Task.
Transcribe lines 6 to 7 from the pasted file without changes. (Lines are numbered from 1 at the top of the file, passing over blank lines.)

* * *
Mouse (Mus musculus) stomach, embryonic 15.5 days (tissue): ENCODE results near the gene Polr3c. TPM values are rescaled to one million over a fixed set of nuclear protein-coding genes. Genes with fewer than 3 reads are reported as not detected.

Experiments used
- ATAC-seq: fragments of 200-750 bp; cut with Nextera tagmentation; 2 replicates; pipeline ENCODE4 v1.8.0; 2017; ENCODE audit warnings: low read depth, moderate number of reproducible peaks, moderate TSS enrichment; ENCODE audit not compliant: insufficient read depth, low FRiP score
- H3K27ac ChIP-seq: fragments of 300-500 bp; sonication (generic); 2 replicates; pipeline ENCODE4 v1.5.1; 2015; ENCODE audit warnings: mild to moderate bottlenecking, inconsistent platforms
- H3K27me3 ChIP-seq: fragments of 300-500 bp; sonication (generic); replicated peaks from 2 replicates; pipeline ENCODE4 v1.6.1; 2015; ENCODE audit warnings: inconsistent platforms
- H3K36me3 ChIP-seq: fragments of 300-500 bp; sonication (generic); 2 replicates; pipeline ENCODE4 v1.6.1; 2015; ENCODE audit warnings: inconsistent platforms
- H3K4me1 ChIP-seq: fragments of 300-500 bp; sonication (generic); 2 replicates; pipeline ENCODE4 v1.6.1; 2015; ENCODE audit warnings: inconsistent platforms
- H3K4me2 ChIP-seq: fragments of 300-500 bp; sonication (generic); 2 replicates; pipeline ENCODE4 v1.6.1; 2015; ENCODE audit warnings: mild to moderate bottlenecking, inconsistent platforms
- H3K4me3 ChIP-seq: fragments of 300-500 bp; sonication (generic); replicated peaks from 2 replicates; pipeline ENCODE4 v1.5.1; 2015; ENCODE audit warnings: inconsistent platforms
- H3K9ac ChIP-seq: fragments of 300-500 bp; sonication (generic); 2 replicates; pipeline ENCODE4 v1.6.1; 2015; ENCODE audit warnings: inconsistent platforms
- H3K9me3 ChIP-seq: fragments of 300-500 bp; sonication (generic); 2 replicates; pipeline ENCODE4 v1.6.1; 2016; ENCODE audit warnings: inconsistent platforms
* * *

- H3K36me3 ChIP-seq: fragments of 300-500 bp; sonication (generic); 2 replicates; pipeline ENCODE4 v1.6.1; 2015; ENCODE audit warnings: inconsistent platforms
- H3K4me1 ChIP-seq: fragments of 300-500 bp; sonication (generic); 2 replicates; pipeline ENCODE4 v1.6.1; 2015; ENCODE audit warnings: inconsistent platforms